OGDEN -- The city council may adopt a resolution later this month asking police to hold monthly medication take-back events because of Chief Jon Greiner's reluctance to put a pharmaceutical collection box in the lobby of the Ogden Public Safety Building.
The events would be held for one year and would require the police department to provide a report on the program's success, said Bill Cook, the city council's executive director.
"We are trying to move forward (with a medication collection program)," he said.
The city council has been exploring methods of collecting and disposing of unused prescription and over-the-counter medications for about a year as part of its Green Ogden initiative.
Efforts have centered on preventing unused drugs from being scavenged and illegally sold or being flushed, which can contaminate soil, surface water and groundwater.
The city council had considered adopting an ordinance directing the police department to put a permanent lock box for medication collections in the lobby of the public safety building at 2186 Lincoln Ave.
However, Greiner opposes the idea for safety and administrative reasons.
City Council Chairwoman Caitlin Gochnour said having monthly collection events is a good compromise to a permanent disposal bin.
Greiner said he may be receptive to the collection events.
"Anything is possible if the council is appropriating extra money to do it," he said in an email to the Standard-Examiner.
Information about the cost of the collection events was not available from the city council.
Although there are 60 permanent pharmaceutical collection bins in law enforcement facilities around the state, including six in Davis County and eight in Weber County, Greiner is adamant Ogden's public safety building shouldn't have one.
The federal Drug Enforcement Administration has yet to draft formal regulations to implement the Safe and Secure Drug Disposal Act, approved last year by Congress, which allows the public to dispose of controlled substances with authorized entities, said Greiner.
As a result, Greiner is also questioning whether Utah's drug-box collection program administered by the state Department of Environmental Quality is being operated properly.
"We have not been given permission (by DEA) to do what's being done," he said.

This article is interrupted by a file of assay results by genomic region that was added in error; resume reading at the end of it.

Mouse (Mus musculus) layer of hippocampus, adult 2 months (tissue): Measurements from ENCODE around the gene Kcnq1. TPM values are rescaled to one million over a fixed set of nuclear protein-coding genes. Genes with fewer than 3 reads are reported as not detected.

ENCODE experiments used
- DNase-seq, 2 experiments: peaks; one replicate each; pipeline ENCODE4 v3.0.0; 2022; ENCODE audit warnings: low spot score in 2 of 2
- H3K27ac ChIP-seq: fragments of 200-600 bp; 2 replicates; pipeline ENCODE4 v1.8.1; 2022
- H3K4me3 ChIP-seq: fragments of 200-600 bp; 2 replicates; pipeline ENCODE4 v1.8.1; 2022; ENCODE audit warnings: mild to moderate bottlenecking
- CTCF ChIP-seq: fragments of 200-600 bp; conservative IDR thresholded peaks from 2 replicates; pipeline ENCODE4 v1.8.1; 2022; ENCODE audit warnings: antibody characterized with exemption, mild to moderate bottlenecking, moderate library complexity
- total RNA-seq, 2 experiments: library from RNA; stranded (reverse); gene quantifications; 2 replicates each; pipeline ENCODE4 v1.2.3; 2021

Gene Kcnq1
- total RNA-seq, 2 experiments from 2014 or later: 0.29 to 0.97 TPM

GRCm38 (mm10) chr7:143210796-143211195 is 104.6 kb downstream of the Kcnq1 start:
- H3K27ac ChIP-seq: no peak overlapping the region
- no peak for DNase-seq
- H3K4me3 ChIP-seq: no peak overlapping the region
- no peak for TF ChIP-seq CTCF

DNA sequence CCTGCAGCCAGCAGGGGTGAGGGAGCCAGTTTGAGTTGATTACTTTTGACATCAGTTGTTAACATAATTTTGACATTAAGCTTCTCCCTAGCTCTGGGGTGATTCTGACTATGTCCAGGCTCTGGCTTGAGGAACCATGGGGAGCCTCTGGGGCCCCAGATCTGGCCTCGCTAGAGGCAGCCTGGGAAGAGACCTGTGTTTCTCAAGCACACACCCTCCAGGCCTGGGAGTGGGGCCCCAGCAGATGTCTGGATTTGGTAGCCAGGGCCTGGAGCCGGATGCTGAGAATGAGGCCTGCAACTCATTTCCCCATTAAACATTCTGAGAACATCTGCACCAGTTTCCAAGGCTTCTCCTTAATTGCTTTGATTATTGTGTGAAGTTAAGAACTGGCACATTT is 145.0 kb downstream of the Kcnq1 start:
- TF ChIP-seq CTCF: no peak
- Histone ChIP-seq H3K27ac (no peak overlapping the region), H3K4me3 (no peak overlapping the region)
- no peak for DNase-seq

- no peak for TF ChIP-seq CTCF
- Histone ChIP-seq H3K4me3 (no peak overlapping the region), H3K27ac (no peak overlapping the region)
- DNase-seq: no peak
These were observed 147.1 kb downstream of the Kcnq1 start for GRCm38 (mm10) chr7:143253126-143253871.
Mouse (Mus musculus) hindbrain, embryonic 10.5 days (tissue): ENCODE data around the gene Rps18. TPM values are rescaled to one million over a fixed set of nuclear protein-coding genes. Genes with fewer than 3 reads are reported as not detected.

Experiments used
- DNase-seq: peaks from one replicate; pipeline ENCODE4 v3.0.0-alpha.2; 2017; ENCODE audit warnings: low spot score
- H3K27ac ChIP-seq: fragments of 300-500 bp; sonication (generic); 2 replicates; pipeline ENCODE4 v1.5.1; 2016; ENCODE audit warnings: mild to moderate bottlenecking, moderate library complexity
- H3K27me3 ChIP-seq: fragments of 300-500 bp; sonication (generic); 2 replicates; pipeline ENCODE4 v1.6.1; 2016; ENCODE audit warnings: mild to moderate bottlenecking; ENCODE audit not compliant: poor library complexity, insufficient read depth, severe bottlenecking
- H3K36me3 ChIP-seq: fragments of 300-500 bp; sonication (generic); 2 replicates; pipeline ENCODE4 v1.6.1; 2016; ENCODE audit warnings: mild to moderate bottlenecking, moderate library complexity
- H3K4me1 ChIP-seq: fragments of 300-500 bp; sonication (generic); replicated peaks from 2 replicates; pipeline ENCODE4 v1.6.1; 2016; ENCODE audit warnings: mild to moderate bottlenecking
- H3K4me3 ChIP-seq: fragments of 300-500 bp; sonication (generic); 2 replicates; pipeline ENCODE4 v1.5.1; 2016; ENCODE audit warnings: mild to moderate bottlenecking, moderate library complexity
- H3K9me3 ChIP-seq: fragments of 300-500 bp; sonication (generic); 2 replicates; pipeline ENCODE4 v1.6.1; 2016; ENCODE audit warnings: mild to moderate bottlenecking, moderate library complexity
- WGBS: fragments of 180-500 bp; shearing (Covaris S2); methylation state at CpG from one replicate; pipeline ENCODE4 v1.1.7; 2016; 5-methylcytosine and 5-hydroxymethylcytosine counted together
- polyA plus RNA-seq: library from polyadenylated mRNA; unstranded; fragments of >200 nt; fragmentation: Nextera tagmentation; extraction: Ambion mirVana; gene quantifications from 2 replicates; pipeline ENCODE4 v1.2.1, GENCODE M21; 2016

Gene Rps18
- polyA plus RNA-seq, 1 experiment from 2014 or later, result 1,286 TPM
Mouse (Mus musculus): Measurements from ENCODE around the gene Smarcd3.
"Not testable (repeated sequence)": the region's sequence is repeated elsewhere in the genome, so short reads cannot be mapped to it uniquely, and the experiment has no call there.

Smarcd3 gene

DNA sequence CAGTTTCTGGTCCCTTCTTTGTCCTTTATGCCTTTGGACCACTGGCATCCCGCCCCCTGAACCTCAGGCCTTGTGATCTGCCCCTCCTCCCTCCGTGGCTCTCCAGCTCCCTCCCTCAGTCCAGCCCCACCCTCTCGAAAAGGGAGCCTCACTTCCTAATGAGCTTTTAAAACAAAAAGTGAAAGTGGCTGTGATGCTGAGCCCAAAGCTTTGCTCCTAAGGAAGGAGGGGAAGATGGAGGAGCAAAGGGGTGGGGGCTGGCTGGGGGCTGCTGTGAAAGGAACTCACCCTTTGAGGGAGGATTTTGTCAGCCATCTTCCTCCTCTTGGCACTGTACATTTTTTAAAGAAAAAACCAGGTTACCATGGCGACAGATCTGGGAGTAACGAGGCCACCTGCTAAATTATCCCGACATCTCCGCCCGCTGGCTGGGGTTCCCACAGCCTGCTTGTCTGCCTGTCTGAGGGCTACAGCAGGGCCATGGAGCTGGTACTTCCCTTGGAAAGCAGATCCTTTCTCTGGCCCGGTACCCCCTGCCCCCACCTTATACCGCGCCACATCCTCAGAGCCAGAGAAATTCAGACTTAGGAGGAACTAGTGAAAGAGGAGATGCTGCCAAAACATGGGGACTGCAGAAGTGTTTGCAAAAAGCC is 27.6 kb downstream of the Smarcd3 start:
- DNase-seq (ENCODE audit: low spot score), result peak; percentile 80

Sue Thomas, a spokeswoman for the DEA in Salt Lake City, declined to comment on Greiner's concerns about the program.
However, Leah Ann Lamb, assistant director of the state Division of Water Quality who helped establish the standards for Utah's medication disposal efforts, said her agency is following all DEA requirements.
Lamb is perplexed by Greiner's opposition to the disposal-box program, particularly because the initiative enjoys widespread support from law enforcement officials across the state.
"I don't understand his rationale at all," she said. "He is the only one that has been opposed."
The state developed the Proper Medication Disposal Program in 2007 to provide to Utah households a safe and legal alternative to flushing medications.
The program has provided individual $1,000 grants to law enforcement agencies to install permanent medication collection bins for unused over-the-counter and prescription drugs in the lobbies of their buildings.
As mandated by the DEA, the program requires law enforcement personnel to be present to collect, store and ultimately incinerate medications.
Destruction of evidence by the Ogden Police Department is handled by two civilian employees, not sworn officers like other Weber County law enforcement agencies, Greiner said.
About 10 years ago an Ogden police officer was fired for improper handling and theft of pharmaceutical evidence, said Greiner, who declined to identify the individual.
The police department ultimately switched to civilian personnel for evidence destruction as a cost- saving measure, he added.
There is also concern that placement of medications in a collection bin in the public safety building could cause a chemical reaction, forcing an evacuation of the facility that also houses a dispatch center for law enforcement and emergency service agencies in Weber and Morgan counties, Greiner said.
In addition, there are already several similar receptacles within a short distance of the public safety building, he said.
Lamb said she is unaware of any law enforcement agencies in Utah with collection boxes encountering the problems Greiner listed.
Several law enforcement officials in Weber and Davis counties said they have found the collection boxes successful in giving residents a safe way to dispose of medications.
"A lot of people are utilizing it," said Marci Edwards, a public information officer for the South Ogden Police Department, which collected 523 pounds of pharmaceuticals in a bin in its lobby in 2010.
The Layton Police Department disposed of 1,236 pounds of medication last year placed in its lobby receptacle, said Lt. Garret Atkin.
"It's something the community takes advantage of," he said, describing the drug disposal program as a major success.